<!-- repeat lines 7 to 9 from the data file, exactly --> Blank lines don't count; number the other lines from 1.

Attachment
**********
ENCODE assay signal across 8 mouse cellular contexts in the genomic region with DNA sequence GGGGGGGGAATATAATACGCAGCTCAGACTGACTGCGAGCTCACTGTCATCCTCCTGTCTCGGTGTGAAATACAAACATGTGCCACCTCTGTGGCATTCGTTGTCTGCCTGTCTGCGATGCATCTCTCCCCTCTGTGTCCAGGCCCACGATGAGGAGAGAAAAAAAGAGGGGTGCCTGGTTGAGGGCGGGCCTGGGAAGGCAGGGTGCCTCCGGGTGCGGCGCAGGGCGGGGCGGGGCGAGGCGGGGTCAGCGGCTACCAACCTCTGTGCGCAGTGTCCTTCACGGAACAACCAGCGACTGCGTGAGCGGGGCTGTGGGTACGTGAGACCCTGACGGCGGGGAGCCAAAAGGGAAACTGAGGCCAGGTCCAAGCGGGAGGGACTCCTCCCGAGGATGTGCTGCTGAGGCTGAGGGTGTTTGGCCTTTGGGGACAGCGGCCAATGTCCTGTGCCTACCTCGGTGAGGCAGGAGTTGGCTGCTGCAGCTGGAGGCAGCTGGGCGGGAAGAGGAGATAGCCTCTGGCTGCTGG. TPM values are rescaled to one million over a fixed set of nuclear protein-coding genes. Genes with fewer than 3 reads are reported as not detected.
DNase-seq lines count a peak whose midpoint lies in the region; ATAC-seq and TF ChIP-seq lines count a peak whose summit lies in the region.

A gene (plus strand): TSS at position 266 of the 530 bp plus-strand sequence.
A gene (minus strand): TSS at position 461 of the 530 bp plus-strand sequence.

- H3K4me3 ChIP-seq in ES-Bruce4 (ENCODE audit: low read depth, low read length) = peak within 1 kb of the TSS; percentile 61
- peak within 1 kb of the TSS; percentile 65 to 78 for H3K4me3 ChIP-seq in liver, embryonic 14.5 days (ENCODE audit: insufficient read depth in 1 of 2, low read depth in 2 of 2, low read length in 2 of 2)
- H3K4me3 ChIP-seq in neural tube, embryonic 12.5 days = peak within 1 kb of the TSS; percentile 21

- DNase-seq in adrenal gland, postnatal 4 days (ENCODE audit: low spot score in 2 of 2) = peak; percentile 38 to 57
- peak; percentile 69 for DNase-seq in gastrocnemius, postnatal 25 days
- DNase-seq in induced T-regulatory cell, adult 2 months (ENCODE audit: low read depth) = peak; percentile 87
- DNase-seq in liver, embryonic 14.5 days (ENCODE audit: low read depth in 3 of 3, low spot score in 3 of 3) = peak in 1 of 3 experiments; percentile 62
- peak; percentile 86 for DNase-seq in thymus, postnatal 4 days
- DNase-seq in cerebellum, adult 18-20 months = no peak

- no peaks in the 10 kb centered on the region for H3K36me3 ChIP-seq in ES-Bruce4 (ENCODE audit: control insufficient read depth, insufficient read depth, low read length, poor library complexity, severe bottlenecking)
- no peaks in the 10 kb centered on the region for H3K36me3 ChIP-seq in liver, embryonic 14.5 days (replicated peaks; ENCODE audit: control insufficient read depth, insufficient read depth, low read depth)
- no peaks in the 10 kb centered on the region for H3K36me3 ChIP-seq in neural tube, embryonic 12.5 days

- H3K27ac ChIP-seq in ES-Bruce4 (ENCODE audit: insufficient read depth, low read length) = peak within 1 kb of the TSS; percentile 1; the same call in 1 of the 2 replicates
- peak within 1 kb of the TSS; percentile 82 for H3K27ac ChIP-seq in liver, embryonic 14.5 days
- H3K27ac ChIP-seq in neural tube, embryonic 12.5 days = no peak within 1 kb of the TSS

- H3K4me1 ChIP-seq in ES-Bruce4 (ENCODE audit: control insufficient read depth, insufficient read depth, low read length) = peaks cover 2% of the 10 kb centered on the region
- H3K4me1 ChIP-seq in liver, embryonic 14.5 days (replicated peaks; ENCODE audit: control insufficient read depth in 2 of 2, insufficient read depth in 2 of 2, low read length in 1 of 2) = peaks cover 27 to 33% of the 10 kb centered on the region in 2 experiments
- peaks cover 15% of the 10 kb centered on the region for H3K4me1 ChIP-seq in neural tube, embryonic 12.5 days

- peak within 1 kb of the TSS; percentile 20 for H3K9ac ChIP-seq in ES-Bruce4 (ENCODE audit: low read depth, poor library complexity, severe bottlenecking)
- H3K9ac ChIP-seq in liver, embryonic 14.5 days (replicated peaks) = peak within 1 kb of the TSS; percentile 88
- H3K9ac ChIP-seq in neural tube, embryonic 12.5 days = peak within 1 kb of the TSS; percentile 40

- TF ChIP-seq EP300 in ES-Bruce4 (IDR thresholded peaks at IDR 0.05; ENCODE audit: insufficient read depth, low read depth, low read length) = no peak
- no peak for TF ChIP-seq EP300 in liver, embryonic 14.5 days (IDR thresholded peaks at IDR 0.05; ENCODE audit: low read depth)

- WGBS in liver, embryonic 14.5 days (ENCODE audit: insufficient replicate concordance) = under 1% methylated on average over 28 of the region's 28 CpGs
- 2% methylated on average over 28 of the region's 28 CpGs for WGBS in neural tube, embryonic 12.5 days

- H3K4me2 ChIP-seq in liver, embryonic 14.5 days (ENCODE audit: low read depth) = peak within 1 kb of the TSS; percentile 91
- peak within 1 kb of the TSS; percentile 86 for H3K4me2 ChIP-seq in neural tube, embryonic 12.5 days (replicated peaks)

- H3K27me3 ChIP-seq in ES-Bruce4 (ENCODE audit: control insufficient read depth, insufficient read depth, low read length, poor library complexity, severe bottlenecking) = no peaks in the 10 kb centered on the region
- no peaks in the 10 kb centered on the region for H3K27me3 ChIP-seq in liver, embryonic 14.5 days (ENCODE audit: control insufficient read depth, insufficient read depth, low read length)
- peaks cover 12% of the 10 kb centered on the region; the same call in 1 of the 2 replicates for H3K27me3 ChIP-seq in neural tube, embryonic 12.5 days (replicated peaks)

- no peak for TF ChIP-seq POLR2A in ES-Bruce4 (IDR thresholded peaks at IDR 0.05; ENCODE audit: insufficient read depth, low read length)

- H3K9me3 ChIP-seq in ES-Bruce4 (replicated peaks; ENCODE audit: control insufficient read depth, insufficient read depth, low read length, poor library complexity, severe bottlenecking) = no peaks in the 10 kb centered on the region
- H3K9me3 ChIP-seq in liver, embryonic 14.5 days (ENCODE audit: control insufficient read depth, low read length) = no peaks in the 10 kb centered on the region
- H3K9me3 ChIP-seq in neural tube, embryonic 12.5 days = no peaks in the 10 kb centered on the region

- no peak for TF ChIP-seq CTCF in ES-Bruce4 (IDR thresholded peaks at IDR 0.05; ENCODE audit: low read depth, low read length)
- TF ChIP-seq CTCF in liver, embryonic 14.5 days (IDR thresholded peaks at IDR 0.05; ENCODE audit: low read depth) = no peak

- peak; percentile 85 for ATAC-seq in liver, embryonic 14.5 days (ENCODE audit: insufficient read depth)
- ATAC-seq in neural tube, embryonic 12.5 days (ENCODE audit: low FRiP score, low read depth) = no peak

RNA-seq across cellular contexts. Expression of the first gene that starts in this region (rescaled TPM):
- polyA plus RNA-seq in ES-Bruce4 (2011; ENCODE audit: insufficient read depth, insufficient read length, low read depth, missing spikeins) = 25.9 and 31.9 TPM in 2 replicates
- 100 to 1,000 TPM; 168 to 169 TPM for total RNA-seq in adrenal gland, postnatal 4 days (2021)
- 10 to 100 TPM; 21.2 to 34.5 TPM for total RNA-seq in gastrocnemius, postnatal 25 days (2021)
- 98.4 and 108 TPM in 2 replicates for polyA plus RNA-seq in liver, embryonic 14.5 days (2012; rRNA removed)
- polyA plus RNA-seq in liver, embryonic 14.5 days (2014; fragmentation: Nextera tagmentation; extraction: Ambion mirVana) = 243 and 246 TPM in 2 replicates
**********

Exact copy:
- H3K4me3 ChIP-seq in neural tube, embryonic 12.5 days = peak within 1 kb of the TSS; percentile 21

- DNase-seq in adrenal gland, postnatal 4 days (ENCODE audit: low spot score in 2 of 2) = peak; percentile 38 to 57
- peak; percentile 69 for DNase-seq in gastrocnemius, postnatal 25 days